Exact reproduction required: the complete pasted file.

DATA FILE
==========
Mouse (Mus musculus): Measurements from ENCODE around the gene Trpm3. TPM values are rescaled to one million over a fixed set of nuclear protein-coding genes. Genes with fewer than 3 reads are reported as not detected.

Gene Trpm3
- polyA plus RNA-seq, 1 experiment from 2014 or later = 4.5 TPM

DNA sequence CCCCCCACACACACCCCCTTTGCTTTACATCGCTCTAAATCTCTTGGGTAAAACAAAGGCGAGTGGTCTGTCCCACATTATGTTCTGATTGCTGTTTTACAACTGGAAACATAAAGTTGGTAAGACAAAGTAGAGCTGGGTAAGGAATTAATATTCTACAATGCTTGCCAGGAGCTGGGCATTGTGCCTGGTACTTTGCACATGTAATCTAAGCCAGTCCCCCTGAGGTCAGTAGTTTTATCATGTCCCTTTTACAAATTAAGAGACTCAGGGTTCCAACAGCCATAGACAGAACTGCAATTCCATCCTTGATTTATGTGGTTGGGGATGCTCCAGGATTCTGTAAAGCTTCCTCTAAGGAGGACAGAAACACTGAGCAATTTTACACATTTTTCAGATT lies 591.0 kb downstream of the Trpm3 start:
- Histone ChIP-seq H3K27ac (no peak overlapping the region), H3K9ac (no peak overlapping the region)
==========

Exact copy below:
Mouse (Mus musculus): Measurements from ENCODE around the gene Trpm3. TPM values are rescaled to one million over a fixed set of nuclear protein-coding genes. Genes with fewer than 3 reads are reported as not detected.

Gene Trpm3
- polyA plus RNA-seq, 1 experiment from 2014 or later = 4.5 TPM

DNA sequence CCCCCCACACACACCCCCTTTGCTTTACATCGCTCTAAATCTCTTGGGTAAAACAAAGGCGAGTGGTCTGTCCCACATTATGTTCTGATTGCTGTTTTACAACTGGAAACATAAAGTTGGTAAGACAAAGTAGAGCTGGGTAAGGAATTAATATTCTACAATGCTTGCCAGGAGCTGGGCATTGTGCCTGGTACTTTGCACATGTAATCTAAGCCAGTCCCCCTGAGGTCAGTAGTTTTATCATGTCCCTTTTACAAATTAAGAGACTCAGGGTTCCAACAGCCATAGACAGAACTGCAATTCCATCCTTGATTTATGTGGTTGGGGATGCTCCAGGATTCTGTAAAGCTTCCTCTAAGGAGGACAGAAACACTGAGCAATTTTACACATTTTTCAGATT lies 591.0 kb downstream of the Trpm3 start:
- Histone ChIP-seq H3K27ac (no peak overlapping the region), H3K9ac (no peak overlapping the region)